The instance configuration properties enable you to customize the SQL code that creates the Message Queue database schema: there is a configurable property that specifies the SQL code that creates each database table. These properties are needed to properly specify the data types used by the plugged-in database.

Since there are incompatibilities between database vendors with respect to the exact SQL syntax, be sure to check the corresponding documentation from your database vendor and adjust the properties in Table 14-7 accordingly. For example, for the PointBase database, you may need to adjust the maximum length allowed for the MSG column (see the imq.persist.jdbc.table.IMQMSG35 property) in the IMQMSG35 table.

As with all broker configuration properties, values can be set using the -D command line option. If a database requires certain database specific properties to be set, these also can be set using the -D command line option when starting the broker (imqbrokerd) or the Database Manager utility (imqdbmgr).


For the PointBase embedded database example, instead of specifying the absolute path of a database in database connection URLs, you can use the -D command line option to define the PointBase system directory:


In that case, you can specify the URL to create a database as follows:


You can specify the URL to open a database as follows


This is a summary of the JDBC-related properties:

For full reference information about these properties, see Chapter 14, "Broker Properties Reference."

Database Manager Utility (imqdbmgr)

Message Queue provides a Database Manager utility (imqdbmgr) for setting up the schema needed for persistence. You can also use the utility to delete Message Queue database tables if the tables become corrupted or if you want to use a different database as a data store.

For reference information about the syntax, subcommands, and options of the imqdbmgr command, see Chapter 13, "Command Reference."

Securing Persistent Data

The persistent store can contain, among other information, message files that are being temporarily stored. Since these messages might contain proprietary information, it is important to secure the data store against unauthorized access. This section describes how to secure data in a built-in file store or a JDBC store.

Built-In (File-Based) Persistent Store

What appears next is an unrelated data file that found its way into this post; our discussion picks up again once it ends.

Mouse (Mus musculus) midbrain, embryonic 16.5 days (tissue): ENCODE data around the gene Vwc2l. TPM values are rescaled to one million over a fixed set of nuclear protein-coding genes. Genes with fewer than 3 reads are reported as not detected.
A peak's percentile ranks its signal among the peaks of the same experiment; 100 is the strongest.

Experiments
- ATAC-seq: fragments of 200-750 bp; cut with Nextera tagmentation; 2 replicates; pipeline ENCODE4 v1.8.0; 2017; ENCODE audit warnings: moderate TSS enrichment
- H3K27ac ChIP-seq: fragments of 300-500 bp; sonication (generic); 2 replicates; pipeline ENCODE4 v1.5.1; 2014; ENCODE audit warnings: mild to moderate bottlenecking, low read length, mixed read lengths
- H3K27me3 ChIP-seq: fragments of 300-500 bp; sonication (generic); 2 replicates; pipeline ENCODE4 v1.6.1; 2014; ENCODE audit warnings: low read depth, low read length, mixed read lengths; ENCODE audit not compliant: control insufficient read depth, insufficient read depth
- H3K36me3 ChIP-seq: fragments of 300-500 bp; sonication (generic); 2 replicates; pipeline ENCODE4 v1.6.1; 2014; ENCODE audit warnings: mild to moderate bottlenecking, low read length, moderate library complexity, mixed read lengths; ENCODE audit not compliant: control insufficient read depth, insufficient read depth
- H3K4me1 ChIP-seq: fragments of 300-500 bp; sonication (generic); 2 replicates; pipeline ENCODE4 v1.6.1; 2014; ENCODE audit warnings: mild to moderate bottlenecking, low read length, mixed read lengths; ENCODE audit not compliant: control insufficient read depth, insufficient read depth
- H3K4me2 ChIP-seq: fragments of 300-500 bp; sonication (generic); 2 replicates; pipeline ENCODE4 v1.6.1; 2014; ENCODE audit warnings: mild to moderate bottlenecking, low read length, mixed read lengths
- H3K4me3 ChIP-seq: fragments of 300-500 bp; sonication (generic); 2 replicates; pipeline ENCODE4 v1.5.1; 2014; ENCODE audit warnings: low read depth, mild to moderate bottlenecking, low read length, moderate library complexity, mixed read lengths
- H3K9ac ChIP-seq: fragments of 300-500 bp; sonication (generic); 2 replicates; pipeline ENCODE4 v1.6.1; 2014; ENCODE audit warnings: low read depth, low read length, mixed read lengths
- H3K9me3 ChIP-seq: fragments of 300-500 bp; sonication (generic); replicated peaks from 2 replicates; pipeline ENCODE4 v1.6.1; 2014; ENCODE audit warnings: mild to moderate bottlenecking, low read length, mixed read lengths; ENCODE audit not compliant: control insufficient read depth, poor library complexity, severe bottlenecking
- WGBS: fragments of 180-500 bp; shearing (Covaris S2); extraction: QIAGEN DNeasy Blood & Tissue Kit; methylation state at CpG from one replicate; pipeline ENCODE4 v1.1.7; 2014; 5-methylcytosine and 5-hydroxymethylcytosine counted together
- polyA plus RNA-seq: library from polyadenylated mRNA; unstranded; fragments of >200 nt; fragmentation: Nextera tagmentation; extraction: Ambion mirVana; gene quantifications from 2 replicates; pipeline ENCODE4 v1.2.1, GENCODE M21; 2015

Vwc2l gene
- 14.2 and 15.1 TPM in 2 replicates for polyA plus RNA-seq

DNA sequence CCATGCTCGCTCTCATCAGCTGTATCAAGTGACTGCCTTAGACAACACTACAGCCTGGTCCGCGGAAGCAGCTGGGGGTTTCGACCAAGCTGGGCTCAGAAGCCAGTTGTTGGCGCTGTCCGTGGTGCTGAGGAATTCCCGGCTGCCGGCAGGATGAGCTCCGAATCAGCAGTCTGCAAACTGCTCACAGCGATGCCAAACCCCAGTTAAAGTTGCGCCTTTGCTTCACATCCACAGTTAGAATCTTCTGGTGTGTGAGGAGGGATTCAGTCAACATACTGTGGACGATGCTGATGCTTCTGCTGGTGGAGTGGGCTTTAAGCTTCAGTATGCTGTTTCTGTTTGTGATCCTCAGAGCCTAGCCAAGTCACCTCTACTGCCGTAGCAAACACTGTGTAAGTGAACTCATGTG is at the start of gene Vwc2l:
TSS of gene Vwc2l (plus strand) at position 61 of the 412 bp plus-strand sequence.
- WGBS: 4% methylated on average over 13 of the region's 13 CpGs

A broker using built-in persistence writes persistent data to a flat file data store whose location is operating system-specific (see Appendix A, "Operating System-Specific Locations of Message Queue Data"):


where instanceName is a name identifying the broker instance.

The instanceName/filestore/ directory is created when the broker instance is started for the first time. The procedure for securing this directory depends on the operating system on which the broker is running.

Solaris and Linux     The permissions on the IMQ_VARHOME/instances/instanceName/filestore/ directory depend on the umask of the user that started the broker instance. Hence, permission to start a broker instance and to read its persistent files can be restricted by appropriately setting the umask. Alternatively, an administrator (superuser) can secure persistent data by setting the permissions on the IMQ_VARHOME/instances directory to 700.

Windows     The permissions on the IMQ_VARHOME/instances/instanceName/filestore/ directory can be set using the mechanisms provided by the Windows operating system that you are using. This generally involves opening a properties dialog for the directory.

Plugged-In (JDBC) Persistent Store

A broker using plugged-in persistence writes persistent data to a JDBC Compliant database.

For a database managed by a database server (for example, an Oracle database), it is recommended that you create a user name and password to access the Message Queue database tables (tables whose names start with “IMQ”). If the database does not allow individual tables to be protected, create a dedicated database to be used only by Message Queue brokers. See the database vendor for documentation on how to create user name/password access.

The user name and password required to open a database connection by a broker can be provided as broker configuration properties. However it is more secure to provide them as command line options when starting up the broker (see Message Queue Administration Guide, Appendix A, “Setting Up Plugged-in Persistence”).

For an embedded database that is accessed directly by the broker via the database's JDBC™ driver, security is usually provided by setting file permissions on the directory where the persistent data will be stored, as described in Built-In (File-Based) Persistent Store. To ensure that the database is readable and writable by both the broker and the imqdbmgr utility, however, both should be run by the same user.

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Part No: 819-0066-10.   Copyright 2005 Sun Microsystems, Inc. All rights reserved.